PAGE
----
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Delegated Legislation Committee Debates

Draft Criminal Defence Service Regulations 2001 and Code of Conduct for Employees of the Legal Services Commission Who Provide Services as Part of the Criminal Defence Service

Second Standing Committee on Delegated Legislation

Wednesday 14 March 2001

[Sir David Madel in the Chair]

Criminal Defence Service Appeals

4.30 pm

The Parliamentary Secretary, Lord Chancellor's Department (Mr. David Lock): I beg to move,

    That the Committee has considered the draft Criminal Defence Service (Choice in Very High Cost Cases) Regulations 2001.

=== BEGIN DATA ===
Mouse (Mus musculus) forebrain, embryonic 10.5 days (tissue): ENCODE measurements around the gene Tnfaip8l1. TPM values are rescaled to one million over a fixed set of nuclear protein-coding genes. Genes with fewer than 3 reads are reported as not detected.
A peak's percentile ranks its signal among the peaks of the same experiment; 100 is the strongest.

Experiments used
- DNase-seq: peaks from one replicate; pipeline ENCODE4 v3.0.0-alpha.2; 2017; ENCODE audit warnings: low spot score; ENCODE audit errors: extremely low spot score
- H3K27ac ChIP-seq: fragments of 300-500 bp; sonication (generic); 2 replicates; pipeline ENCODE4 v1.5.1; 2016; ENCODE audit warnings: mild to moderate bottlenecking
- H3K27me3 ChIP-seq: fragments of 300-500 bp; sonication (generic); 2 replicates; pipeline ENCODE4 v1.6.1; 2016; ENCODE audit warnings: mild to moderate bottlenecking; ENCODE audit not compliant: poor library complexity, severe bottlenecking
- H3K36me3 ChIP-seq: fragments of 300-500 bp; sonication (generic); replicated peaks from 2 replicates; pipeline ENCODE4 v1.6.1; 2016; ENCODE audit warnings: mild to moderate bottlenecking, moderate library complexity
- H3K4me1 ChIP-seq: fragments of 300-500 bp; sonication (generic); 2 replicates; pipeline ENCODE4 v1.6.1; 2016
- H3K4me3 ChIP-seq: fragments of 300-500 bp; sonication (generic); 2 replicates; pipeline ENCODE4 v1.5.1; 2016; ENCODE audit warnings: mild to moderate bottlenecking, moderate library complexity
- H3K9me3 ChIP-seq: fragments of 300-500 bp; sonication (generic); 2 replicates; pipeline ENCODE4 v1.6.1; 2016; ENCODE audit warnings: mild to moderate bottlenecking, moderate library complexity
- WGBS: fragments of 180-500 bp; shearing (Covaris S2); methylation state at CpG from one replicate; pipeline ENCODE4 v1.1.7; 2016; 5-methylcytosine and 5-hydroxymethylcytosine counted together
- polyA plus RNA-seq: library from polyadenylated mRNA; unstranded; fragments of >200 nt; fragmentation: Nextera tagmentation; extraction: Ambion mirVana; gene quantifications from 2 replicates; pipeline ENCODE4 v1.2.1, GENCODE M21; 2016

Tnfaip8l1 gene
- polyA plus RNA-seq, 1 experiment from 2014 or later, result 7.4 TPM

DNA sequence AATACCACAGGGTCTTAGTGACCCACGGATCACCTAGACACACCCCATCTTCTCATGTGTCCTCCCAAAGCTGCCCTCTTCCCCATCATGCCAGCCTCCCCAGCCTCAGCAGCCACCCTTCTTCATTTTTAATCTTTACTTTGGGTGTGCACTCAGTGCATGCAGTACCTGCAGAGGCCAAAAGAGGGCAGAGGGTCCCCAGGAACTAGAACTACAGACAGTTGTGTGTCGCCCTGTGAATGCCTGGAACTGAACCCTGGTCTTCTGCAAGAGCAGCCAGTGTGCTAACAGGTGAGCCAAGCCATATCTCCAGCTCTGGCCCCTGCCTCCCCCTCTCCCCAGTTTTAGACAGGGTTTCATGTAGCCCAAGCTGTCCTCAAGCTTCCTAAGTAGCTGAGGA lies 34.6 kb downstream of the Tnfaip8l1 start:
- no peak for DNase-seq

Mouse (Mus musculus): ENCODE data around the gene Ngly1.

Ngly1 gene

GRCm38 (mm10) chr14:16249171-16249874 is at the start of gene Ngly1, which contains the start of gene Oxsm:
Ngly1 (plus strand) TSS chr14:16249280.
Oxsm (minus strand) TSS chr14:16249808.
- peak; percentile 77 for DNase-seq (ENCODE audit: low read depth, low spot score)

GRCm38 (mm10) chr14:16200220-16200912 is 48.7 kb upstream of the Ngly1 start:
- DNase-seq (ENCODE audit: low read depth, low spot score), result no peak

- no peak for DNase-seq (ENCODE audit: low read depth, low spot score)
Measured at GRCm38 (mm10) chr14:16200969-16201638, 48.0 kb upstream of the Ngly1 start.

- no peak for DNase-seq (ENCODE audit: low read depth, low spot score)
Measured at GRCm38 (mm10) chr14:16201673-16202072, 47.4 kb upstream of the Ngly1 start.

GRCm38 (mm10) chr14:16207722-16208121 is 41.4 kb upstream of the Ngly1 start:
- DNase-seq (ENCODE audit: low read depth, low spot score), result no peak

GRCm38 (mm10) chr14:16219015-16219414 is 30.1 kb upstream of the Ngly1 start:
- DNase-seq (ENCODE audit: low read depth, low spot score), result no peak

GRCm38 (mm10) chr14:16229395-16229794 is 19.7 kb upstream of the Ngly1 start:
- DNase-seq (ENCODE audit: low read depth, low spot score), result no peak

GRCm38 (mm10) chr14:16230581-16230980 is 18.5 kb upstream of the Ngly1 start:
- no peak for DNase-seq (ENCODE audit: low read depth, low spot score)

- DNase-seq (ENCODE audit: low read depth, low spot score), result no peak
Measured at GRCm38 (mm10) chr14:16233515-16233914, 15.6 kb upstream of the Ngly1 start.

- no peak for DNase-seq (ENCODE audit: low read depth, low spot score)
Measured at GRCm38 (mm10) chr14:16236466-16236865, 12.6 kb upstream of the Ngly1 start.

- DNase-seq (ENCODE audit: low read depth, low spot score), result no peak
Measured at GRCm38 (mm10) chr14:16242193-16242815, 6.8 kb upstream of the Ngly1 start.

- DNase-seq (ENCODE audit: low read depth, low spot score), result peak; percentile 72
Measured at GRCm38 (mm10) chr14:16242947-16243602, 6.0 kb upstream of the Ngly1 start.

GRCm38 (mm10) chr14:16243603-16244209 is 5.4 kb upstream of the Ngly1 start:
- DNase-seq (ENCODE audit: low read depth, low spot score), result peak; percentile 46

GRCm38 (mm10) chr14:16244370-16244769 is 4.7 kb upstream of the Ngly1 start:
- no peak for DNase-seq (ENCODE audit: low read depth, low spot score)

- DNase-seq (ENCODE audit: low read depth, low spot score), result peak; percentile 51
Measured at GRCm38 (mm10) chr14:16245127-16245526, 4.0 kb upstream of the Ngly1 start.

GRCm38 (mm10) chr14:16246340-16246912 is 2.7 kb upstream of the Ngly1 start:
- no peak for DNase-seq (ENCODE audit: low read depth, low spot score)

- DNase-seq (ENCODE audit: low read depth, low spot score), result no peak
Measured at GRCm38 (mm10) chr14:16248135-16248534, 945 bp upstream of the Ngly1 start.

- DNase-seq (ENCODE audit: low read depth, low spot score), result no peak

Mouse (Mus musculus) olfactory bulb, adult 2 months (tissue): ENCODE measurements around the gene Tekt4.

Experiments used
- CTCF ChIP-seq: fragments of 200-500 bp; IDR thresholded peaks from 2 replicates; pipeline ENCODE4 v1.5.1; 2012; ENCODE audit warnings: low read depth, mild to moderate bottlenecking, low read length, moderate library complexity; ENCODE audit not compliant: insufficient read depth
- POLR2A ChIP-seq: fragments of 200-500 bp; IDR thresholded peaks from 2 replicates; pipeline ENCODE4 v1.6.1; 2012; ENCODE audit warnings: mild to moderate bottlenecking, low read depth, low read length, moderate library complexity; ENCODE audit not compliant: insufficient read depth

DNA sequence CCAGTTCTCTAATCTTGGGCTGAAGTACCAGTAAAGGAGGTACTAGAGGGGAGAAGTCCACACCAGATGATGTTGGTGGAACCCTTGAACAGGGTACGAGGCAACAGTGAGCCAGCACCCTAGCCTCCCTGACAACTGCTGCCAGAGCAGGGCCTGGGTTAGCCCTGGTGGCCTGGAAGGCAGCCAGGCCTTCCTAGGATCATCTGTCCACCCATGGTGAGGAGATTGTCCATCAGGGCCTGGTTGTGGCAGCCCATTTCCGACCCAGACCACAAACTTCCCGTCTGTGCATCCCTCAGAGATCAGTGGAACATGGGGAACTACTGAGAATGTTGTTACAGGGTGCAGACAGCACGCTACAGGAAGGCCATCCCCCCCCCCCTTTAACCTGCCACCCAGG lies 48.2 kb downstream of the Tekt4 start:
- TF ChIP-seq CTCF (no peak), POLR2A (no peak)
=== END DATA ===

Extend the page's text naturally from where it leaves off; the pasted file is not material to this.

The Chairman: With this it will be convenient to consider the draft Criminal Defence Service (Representation Order Appeals) Regulations 2001 and the ``code of conduct for employees of the Legal Services Commission who provide services as part of the criminal defence service''.

Mr. Lock: I welcome you to the Chair, Sir David.

The Criminal Defence Service (Choice in Very High Cost Cases) Regulations are made under section 15(5) of the Access to Justice Act 1999. They apply to criminal cases in which a trial is likely to last 25 days or longer or in which the defence costs are likely to amount to £150,000 or more. They provide for the selection of a new representative—usually a firm of solicitors—when right to representation has been granted in a very high cost case and the Legal Services Commission or the current solicitors firm are not able to agree a contract for the work.